It all started with formation of Royal Signals (India) or Corp of Signals (now known as Indian Army Corp of Signals)on the 15 February 1911 as a separate entity under Lt Col S H Powell in India. Lt Col SH Powell,Royal Engineers, was the founder and first head of the Indian Signal Service which later became the Indian Signal Corps.Till then, the Sappers part of the Indian Army Corps of Engineers established in 1777, where in charge of passing battlefield messages. The Corp of Signals celebrated its centenary in 2011.

Corps of Signals (India) was itself part of Royal Corp of Signals just like all the similar establishment of British Commonwealth. Until World War 1, the Royal Engineer Signal Service provided communications. During that time the Dispatch Rider (DR) came into prominence and wireless 'sets' were introduced into service. Wireless communications were provided in France and Flanders and also in the campaigns in Salonika, Palestine and Mesopotamia.

It was not until 1918, when the first official agreement to form a separate Signal Corps was made, but due to various policy delays the formation of the 'Corps' was delayed until 1920. A Royal Warrant was signed by the Secretary of State for War, the Right Honourable Winston S Churchill, who gave the sovereign's approval for the formation on the 28th June 1920 of a 'Corps of Signals'. Six weeks later His Majesty the King conferred the title 'Royal Corps of Signals'. During the 1920s and 1930s the Corps increased its strength and had personnel serving in overseas stations such as Shanghai, Hong Kong, Singapore, Ceylon, Egypt, Jamaica and many other 'out - posts of the Empire'. The largest portion of the Corps was overseas and one third was concentrated in India.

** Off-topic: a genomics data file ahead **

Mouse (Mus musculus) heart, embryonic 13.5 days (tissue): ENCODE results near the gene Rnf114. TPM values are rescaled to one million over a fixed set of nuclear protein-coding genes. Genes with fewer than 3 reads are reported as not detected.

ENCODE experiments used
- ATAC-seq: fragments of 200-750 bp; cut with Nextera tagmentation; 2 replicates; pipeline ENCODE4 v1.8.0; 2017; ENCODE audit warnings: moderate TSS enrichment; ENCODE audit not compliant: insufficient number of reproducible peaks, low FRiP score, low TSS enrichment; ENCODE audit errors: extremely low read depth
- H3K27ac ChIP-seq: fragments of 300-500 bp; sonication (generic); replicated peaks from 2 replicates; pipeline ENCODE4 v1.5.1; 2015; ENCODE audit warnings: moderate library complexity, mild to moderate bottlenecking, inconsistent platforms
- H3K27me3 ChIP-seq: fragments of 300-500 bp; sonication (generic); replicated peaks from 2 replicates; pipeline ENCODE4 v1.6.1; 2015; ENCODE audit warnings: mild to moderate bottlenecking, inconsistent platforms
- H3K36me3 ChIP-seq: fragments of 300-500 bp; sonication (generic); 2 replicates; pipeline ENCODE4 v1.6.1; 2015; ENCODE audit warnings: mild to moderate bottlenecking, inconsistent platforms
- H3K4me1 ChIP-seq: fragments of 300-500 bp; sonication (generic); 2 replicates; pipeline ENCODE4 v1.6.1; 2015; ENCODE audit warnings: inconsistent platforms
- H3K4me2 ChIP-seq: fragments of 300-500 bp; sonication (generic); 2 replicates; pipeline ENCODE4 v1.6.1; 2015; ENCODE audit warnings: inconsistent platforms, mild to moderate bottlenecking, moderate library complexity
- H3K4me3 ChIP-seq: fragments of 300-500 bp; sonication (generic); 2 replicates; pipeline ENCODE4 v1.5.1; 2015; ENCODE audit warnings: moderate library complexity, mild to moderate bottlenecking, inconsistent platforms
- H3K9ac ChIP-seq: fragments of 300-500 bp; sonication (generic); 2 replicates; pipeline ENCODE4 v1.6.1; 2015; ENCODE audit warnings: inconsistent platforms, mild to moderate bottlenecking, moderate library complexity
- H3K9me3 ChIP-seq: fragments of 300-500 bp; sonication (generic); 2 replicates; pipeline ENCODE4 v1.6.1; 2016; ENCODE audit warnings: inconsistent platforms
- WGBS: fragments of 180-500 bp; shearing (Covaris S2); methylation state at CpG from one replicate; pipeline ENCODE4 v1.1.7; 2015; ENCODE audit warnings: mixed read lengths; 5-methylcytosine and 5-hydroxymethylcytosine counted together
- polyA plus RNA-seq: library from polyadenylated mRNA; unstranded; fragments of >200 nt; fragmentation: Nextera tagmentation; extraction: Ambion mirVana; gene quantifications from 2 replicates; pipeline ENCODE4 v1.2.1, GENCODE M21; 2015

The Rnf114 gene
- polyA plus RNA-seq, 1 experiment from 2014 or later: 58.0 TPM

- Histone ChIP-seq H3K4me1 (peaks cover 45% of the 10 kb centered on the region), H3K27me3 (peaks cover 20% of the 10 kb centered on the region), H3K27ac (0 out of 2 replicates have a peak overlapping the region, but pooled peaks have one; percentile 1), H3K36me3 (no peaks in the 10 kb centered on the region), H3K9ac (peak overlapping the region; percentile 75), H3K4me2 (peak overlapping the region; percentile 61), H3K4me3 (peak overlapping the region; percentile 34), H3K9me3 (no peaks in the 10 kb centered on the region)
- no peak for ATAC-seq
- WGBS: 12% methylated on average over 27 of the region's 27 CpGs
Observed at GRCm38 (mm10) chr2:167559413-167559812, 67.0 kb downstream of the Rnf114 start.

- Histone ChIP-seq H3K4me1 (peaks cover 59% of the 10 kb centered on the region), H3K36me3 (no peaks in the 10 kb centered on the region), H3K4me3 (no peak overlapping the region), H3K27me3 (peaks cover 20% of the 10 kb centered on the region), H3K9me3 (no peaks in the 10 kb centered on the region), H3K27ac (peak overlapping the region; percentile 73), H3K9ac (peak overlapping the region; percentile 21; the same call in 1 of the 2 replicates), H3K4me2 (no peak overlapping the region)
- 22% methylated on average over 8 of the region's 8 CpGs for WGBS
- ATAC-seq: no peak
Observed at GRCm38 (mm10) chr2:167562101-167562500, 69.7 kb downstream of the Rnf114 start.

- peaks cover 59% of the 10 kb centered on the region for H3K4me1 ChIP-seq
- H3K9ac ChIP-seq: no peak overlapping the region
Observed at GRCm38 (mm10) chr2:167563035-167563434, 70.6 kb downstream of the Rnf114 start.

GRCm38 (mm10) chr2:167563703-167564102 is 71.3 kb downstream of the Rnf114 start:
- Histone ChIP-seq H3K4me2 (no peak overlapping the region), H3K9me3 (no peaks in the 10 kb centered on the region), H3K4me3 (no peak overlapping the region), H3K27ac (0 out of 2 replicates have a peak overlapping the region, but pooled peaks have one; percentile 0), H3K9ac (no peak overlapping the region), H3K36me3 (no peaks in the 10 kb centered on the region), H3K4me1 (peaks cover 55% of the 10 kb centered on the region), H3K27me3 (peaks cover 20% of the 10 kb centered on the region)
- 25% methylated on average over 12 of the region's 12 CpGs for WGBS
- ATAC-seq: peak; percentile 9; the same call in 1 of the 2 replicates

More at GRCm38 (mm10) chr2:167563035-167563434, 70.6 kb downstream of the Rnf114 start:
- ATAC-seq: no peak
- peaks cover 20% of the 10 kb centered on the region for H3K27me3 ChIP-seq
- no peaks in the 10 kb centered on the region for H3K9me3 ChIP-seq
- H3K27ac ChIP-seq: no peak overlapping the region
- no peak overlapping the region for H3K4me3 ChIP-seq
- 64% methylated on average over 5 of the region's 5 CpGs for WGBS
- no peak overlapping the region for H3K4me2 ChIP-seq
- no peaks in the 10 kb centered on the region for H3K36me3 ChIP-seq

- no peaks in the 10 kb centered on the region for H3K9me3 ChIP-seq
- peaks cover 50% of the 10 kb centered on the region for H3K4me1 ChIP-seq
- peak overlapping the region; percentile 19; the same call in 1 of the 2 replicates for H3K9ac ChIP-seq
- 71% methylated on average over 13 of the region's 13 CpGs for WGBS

Throughout World War 2 members of the Corps served in every theatre of war and at the end it had a serving strength of 8,518 officers and 142,472 soldiers. During the war 4,362 members of Royal Signals gave their lives.

/\ /\ /\ /\ /\ /\ /\ /\ /\ /\ /\ /\ /\ Mhow Training Center /\ /\ /\ /\ /\ /\ /\ /\ /\ /\ /\ /\ /\
\/ \/ \/ \/ \/ \/ \/ \/ \/ \/ \/ \/ \/ \/ \/ \/ \/ \/ \/ \/ \/ \/ \/ \/

As part of Corps of Signals establishment, two Training Centers were created in India: one in Jabalpur and the second in Bangalore. On partition, the assets of the Centre at Bangalore were transferred to Pakistan. We will focus upon the Jabalpur and surrounding training centers.

Mhow (cantonment) town was founded in 1818 by John Malcolm as a result of the Treaty of Mandsaur between the British and the Holkars who ruled Indore. John Malcolm's forces had defeated the Holkars at the Battle of Mahidpur in 1818. It was after this battle that the capital of the Holkars shifted from the town of Maheshwar on the banks of the Narmada to Indore.